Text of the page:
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The Orlofsky name will forever be linked to the late twentieth century's "bible of quilt history," Quilts in America. Patsy and Myron Orlofsky had a keen interest in American decorative arts but lamented the lowly place American quilts held in that field. To remedy the situation, the husband-and-wife team embarked on a three-year project to research quilts and quilt history. The result was Quilts in America, originally published by McGraw-Hill in 1974.
A review in Quilter's Newsletter Magazine lauded the book for being "considerably more comprehensive than similar books to date. Collectors will find most of the information they need here to establish the age of their quilts, and footnotes to help them if they want to look up more details about a given subject." The reviewer correctly predicted that the book, with 300 photographs of quilts, would become an extraordinarily valuable text for quilt collectors, dealers, and students of quilt history.
Patsy is the daughter of Shirley and Harry Kulp, and was born in 1943 in Chicago. She attended elementary and secondary schools in Highland Park, Illinois. In 1965 she graduated from Skidmore College, Saratoga Springs, New York, with a B.S. degree. For the next three years, she traveled throughout Spain and studied art history and Spanish at the University of Barcelona. After returning to New York State in 1968, she taught crafts at the Storefront Arts Center in White Plains.
In 1968, Patsy married Myron Orlofsky, an early collector of postwar contemporary art who shared her fascination with "the dynamism of authentic objects of American folk art." Together they collected about 300 handmade American quilts, paying as little as twenty-five cents for some. Patsy recalls that "people thought of quilts then as 'Betsy Ross colonial kitsch.' We wanted quilts to take their rightful place in the field of American antiques. We had lots of coffee table antique books with only minor mentions of quilts. We decided to produce a textbook on quilts and quilt history. We consulted every article and book printed about quilts, and included everything: tools, people, aesthetic ideas, ethnic variations."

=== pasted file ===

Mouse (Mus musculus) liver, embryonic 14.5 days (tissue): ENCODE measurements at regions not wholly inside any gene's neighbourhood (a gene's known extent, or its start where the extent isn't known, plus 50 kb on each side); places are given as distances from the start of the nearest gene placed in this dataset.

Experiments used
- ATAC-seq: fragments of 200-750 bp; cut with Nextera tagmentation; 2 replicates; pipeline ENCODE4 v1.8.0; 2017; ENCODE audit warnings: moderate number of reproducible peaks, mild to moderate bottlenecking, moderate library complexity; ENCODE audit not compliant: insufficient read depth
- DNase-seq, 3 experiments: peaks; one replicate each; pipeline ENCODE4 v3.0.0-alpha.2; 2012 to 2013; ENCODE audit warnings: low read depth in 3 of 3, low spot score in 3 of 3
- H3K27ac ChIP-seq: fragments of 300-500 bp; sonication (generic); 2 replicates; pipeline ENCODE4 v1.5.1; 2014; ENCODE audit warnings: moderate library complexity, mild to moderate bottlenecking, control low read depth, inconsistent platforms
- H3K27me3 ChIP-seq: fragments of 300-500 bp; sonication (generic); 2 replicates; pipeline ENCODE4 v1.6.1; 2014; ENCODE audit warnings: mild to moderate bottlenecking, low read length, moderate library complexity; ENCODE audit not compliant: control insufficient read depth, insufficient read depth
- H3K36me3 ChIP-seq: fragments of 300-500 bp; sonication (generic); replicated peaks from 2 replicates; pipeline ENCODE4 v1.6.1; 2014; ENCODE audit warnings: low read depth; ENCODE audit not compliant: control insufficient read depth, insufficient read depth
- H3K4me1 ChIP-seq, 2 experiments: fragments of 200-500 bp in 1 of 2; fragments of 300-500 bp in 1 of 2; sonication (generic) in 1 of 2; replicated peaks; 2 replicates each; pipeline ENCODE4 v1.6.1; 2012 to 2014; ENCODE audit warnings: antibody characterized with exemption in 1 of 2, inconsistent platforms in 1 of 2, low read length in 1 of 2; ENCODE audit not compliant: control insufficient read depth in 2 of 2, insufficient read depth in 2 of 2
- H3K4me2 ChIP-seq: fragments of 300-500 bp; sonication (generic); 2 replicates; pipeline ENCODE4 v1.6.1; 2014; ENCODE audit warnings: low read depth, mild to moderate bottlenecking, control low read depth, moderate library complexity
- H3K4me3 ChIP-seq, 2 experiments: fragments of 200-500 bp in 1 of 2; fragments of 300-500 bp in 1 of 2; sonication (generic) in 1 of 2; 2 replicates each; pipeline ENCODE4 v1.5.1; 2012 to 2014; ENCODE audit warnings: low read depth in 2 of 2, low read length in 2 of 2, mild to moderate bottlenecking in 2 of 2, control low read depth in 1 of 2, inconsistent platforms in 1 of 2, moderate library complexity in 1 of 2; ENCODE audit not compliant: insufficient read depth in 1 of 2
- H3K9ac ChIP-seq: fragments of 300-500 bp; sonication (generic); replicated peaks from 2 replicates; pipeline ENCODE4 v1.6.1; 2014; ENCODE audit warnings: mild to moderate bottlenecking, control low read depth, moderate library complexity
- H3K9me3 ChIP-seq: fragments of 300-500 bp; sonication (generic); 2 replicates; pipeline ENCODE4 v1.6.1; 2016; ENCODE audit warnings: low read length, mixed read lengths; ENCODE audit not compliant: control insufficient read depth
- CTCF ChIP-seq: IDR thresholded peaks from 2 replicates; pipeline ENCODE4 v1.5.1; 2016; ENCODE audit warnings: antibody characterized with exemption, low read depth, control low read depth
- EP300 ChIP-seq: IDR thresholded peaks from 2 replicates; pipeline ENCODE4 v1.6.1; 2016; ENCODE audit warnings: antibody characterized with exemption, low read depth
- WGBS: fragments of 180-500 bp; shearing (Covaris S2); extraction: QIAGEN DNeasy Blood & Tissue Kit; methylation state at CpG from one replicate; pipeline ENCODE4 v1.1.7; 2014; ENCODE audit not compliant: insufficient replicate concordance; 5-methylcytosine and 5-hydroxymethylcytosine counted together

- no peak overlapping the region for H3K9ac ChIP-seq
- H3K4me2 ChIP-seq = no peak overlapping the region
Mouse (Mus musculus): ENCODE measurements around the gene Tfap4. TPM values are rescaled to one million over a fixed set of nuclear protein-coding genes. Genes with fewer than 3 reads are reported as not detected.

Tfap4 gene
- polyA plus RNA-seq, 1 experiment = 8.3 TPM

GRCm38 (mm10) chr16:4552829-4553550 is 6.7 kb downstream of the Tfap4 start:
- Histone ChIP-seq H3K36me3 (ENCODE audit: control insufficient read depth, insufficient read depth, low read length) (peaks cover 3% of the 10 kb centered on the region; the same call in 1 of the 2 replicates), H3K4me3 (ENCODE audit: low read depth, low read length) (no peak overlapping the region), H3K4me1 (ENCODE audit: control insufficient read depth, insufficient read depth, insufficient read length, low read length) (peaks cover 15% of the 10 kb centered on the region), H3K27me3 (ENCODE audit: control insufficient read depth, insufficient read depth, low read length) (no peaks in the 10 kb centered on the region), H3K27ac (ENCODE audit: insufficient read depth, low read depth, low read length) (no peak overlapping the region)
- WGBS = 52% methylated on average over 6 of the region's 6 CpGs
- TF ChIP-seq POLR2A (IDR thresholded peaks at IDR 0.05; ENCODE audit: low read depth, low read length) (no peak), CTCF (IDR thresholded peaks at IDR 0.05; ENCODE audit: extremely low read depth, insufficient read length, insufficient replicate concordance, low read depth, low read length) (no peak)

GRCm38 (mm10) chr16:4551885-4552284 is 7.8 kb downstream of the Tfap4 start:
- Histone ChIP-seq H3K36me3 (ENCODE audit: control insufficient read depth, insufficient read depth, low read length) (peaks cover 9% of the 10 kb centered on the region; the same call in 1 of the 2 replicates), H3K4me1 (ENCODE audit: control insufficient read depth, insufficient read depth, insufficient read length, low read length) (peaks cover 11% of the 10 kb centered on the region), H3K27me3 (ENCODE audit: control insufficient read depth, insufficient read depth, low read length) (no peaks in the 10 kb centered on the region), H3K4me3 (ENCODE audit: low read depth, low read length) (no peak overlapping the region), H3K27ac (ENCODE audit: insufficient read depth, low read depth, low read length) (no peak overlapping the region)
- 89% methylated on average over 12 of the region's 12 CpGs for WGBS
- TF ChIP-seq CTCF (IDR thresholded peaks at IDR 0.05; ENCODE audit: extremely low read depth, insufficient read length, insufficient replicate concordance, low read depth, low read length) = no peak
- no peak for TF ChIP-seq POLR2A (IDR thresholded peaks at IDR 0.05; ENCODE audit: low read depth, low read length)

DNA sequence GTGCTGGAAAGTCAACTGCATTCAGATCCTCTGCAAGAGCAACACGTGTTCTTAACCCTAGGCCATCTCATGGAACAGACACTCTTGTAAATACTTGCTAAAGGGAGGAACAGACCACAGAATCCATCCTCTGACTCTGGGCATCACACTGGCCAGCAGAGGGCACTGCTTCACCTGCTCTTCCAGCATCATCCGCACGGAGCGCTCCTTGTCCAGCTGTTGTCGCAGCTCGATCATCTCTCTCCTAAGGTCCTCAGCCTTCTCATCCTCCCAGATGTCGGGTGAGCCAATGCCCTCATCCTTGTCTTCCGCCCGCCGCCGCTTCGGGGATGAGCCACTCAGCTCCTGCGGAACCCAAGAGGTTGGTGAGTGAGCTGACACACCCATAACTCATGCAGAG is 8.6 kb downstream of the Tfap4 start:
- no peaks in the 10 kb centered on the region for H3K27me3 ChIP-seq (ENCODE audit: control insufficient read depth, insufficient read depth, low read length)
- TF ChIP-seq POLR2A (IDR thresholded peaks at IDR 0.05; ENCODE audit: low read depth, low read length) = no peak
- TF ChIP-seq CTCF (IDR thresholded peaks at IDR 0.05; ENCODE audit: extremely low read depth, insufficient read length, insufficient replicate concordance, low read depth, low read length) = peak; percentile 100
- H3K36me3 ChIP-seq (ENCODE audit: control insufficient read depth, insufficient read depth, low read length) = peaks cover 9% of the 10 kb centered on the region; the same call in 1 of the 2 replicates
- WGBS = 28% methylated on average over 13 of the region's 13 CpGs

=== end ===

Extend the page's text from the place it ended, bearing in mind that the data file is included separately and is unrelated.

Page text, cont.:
As soon as their landmark book was published, Myron and Patsy began lecturing at quilt events, including at the University of California and Yale University, and also served as consultants to quilt exhibits. In 1975, Patsy contributed to the exhibits American Pictorial Quilts at the Vassar College Art Gallery and Quilts and Coverlets at the Star of the Republic Museum in Texas.
In 1976, Myron and Patsy were invited to lecture on quilts at the American Folk Studies Seminar of Cornell University in Ithaca, New York, which was also attended by future Quilters Hall of Fame honorees Jonathan Holstein, Gail van der Hoof, Bonnie Leman, and Jean Ray Laury. Tragically, on the way home from this conference, Myron suffered a fatal heart attack, leaving Patsy pregnant with their only child, Sam, who was born in October 1976. Needless to say, Myron's death necessitated major changes in Patsy's life plans. In 1977, her interest in quilts and textiles led her to establish the Textile Conservation Workshop (TCW) in a historic nineteenth-century building in South Salem, New York.
Today, Patsy still serves as the executive director of this nonprofit organization, widely recognized as a leading conservation center, where Patsy and her staff of specialists and interns care for textiles ranging from the rare and fragile to the historic and artistic. Each year, they treat around 300 pieces, including archaeological and ethnographic textiles, quilts, woven coverlets, samplers, domestic and ecclesiastical textiles, historic flags, political memorabilia, rugs, and costumes. Each item receives a proposed-treatment report and before-and-after photographs for documentation. State-of-the-art equipment is used, including two specially designed suction tables- flat plane porous structures providing a controlled airflow for use with liquid to gently draw stains out of fragile textiles.